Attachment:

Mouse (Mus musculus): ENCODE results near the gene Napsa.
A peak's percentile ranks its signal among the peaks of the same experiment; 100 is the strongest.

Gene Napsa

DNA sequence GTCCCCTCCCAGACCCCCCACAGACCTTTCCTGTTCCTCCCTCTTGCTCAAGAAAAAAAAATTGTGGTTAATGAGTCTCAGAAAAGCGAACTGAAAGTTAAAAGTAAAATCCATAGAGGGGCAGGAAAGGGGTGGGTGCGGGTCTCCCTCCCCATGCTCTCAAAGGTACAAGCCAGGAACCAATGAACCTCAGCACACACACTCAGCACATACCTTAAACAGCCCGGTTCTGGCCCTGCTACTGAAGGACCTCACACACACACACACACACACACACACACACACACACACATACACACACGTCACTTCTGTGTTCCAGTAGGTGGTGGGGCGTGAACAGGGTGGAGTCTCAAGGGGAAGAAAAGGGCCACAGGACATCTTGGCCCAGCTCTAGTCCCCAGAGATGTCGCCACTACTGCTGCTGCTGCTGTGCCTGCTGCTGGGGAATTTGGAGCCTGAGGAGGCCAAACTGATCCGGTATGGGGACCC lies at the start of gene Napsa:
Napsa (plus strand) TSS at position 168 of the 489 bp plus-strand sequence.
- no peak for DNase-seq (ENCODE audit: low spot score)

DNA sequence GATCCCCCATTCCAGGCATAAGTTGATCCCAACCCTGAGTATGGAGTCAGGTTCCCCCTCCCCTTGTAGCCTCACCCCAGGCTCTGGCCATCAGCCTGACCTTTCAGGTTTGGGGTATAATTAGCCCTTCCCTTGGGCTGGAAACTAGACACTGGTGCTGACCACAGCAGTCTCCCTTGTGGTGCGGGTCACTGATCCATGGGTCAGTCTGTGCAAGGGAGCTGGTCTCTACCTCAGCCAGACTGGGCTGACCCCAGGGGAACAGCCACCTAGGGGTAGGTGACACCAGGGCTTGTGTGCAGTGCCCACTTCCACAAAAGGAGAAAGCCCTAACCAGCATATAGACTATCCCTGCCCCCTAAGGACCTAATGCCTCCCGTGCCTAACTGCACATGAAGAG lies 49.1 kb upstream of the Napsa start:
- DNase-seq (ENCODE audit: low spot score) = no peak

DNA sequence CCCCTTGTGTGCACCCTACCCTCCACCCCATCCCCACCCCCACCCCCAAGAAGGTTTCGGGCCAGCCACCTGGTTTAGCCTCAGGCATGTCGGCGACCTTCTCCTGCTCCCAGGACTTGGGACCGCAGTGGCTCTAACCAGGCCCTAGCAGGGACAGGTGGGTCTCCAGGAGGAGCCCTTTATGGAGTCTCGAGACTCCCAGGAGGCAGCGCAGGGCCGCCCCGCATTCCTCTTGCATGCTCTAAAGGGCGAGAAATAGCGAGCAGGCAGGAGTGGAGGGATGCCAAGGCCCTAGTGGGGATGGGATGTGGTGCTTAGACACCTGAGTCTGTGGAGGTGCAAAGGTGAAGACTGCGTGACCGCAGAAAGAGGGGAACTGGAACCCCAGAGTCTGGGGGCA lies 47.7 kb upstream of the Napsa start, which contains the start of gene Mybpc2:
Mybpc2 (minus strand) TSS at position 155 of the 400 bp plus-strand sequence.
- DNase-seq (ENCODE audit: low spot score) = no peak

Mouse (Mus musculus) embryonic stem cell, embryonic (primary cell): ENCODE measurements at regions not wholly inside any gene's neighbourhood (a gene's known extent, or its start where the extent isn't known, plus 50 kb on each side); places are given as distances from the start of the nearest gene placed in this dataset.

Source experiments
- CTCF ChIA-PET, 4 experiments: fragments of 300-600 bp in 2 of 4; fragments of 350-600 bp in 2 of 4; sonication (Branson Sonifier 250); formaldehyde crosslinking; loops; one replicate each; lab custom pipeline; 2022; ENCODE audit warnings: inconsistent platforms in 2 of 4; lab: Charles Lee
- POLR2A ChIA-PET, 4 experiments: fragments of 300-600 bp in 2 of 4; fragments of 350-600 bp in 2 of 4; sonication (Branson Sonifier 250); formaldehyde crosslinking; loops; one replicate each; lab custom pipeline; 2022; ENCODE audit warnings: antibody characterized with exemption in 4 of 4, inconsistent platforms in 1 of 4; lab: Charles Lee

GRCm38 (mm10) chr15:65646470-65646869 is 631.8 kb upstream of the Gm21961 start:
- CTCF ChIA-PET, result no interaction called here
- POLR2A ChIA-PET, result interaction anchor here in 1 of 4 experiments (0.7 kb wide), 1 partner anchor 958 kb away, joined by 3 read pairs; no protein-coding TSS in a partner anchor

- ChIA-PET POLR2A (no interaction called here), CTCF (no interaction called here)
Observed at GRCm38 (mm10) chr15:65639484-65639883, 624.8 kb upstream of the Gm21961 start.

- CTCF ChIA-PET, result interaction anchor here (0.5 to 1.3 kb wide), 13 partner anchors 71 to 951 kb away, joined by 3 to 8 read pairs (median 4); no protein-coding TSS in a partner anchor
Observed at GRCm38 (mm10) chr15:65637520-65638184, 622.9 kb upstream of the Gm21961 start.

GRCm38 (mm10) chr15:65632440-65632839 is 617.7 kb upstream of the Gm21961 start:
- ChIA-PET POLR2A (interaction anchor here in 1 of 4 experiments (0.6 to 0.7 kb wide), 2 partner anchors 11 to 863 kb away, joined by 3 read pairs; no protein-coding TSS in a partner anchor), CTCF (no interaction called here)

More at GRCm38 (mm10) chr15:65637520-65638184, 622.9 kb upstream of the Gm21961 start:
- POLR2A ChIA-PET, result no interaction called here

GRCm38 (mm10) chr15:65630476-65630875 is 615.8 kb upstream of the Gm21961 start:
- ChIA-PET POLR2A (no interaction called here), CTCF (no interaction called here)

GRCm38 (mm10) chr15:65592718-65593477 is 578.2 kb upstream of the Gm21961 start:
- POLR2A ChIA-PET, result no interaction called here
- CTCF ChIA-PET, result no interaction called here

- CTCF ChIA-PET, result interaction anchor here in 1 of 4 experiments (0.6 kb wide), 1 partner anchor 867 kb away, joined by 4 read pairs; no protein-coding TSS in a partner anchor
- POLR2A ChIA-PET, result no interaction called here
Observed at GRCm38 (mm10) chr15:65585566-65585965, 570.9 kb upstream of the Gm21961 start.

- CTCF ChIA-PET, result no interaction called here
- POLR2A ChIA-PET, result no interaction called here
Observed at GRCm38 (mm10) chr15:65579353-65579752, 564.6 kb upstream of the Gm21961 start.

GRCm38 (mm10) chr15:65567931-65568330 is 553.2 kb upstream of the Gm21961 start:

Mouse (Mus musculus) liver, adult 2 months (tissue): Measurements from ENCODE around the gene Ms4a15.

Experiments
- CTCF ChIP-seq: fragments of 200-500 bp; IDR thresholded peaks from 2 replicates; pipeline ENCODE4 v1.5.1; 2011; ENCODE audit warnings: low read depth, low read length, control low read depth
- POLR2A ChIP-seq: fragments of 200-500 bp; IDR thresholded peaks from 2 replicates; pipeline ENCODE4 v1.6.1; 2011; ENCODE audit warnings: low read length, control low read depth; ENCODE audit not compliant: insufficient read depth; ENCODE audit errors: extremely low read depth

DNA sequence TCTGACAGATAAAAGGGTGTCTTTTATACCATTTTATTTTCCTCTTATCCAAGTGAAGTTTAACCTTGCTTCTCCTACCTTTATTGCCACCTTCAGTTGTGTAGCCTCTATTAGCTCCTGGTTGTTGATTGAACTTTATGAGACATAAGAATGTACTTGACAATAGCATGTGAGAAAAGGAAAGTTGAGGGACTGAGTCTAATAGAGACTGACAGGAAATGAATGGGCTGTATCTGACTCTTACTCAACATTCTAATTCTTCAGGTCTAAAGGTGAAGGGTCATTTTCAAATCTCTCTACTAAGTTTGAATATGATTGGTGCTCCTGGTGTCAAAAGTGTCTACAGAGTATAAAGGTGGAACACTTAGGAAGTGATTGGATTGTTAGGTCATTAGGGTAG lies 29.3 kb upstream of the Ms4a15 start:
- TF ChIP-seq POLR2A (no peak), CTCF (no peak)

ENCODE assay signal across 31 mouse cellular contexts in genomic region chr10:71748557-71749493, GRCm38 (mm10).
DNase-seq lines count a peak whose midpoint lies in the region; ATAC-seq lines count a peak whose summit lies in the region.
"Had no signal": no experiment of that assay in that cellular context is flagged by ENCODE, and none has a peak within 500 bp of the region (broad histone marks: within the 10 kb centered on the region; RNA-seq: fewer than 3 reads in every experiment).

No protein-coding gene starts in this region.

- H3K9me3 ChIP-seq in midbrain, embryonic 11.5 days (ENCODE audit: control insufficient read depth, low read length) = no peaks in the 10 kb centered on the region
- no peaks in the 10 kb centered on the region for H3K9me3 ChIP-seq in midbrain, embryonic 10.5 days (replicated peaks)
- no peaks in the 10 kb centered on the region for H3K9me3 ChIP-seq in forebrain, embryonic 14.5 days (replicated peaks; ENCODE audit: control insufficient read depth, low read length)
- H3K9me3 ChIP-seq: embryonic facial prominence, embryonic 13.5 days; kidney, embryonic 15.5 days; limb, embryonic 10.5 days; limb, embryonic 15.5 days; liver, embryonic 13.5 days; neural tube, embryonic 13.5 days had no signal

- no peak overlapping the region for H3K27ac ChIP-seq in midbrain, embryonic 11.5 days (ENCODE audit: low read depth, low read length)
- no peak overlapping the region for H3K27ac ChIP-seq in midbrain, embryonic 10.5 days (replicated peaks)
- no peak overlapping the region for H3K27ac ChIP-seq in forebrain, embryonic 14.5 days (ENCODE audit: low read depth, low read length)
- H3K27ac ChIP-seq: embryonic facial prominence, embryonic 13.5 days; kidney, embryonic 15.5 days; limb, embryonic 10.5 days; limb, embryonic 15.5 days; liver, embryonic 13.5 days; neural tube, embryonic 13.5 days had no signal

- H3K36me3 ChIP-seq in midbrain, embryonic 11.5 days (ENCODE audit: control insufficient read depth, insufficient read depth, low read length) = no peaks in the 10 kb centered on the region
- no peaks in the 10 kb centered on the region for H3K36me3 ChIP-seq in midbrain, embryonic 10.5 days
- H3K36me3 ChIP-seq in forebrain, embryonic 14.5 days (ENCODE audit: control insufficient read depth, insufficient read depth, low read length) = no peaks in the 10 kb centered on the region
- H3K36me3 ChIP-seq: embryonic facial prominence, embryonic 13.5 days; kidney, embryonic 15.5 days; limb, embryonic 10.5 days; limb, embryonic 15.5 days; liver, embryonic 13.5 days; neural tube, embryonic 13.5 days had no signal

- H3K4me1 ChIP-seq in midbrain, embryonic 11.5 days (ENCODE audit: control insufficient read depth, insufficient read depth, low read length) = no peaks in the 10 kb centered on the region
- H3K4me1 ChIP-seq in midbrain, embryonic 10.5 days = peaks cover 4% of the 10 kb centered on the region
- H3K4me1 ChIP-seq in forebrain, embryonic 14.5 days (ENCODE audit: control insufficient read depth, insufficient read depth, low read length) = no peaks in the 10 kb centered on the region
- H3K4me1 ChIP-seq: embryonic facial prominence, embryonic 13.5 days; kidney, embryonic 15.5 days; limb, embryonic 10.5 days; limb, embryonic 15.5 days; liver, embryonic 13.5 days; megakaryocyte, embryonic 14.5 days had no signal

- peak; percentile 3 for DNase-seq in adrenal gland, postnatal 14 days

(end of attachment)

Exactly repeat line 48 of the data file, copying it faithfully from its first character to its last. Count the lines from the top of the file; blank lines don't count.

No protein-coding gene starts in this region.